- A POG Oddity: Steve never got the SUD event played - usually a sign that the Russians are not making much progress against the AH.
- Near East: Allenby was late, the AP never got a Sinai Campaign going.
- Italy: Nothing but scowls and grimaces, not much action on that front.
- Russia: Steve’s CP methodically locked down the West, secondary fronts were quiet, so naturally the CP fury was felt in the West. On Turn 16, Bolshevik Revolution was played as the event and, with only six Russian armies left on the map, the end was in sight: David’s AP conceded.
Semifinal Match #2 Summary: Dauer (AP) vs Gregorio the Younger (CP)
- Alex and Michael have played dozens of times and are well acquainted with each other’s style. Of interest is that both of them are “CP Specialists” so it should come as no surprise that Alex ended up as the CP, giving 1 VP to Michael’s AP.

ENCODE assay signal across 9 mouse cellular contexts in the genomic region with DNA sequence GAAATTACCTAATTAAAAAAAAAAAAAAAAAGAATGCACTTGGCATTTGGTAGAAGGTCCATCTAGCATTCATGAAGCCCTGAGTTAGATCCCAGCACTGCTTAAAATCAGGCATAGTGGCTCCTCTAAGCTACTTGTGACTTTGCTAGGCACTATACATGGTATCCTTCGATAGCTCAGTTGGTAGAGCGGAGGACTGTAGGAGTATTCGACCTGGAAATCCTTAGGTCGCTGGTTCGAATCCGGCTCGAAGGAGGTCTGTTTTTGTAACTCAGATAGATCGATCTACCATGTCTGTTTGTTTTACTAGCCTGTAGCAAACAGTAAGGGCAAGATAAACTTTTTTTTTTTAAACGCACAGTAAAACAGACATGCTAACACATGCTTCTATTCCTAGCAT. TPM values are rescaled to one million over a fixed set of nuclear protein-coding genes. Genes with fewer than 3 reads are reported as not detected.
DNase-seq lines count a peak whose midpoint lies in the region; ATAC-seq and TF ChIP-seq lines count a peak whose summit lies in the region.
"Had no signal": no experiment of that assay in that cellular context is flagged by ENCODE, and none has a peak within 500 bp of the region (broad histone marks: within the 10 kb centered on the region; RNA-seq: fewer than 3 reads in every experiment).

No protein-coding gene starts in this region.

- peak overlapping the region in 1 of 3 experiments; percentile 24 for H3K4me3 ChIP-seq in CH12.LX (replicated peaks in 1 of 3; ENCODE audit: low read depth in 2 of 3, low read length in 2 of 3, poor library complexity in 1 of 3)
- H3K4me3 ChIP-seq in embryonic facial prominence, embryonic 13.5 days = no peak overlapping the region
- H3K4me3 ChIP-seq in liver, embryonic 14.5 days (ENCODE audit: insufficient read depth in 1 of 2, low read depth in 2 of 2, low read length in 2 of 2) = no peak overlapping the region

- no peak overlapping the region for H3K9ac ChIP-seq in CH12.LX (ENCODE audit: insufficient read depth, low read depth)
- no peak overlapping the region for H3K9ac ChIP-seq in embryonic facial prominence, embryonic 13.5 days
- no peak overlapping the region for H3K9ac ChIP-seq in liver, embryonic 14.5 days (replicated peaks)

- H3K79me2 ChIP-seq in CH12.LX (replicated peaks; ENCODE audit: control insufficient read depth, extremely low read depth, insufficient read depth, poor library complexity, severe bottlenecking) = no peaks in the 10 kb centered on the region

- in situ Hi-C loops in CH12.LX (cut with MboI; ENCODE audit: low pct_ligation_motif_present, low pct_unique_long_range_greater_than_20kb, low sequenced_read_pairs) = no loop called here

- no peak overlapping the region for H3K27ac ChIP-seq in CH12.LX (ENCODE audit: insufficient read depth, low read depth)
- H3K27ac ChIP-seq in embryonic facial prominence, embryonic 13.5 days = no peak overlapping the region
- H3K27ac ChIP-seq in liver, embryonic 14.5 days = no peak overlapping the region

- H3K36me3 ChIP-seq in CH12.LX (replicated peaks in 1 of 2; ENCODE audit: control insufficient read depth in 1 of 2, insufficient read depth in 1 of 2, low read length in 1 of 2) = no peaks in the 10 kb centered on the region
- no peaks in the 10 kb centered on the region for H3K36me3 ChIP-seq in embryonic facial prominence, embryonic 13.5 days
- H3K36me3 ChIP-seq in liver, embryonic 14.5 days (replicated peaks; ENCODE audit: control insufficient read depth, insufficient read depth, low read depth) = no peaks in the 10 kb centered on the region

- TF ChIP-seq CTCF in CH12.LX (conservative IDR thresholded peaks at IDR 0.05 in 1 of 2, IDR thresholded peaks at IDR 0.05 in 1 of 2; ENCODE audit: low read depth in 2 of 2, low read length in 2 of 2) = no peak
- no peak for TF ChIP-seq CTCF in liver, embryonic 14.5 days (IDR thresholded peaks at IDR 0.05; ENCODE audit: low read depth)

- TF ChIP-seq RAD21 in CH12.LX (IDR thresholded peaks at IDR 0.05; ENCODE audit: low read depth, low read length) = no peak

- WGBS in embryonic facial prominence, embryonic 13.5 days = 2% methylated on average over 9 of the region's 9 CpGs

- Michael got to Total War on Turn 6.
- Near East: Pretty much snores and yawns. Experienced players know what to do and are often reluctant to try tricks against someone who’s seen them before.
- Balkans: The Austrians clear out Serbia early.
- West: The AP vigorously counterattacks and some good fortune sees the CP driven back from their normal lines; Alex had to shift to a ‘Defend the Rhine’ strategy. Once this happens, the CP needs to get traction on a front other than just Russia.
- Italy: Entered on Turn 4. (Bulgaria did not show up for the CP until turn 5.) On Turn 8, the CP sent some GE armies into the boot and the AP promptly responded with multiple FR and BR armies.
- The game was over on Turn 9 when an aggressive CP advance into Italy was thwarted by a successful AP counterattack into Venice that would lead to the GE11A and an AH army being eliminated OOS. (The AP attack featured combat cards that resulted in a 50-50 battle; such victories will win campaigns and experienced players will win games on such outcomes.)
Finals Summary: Dauer (CP) vs Koleszar (AP)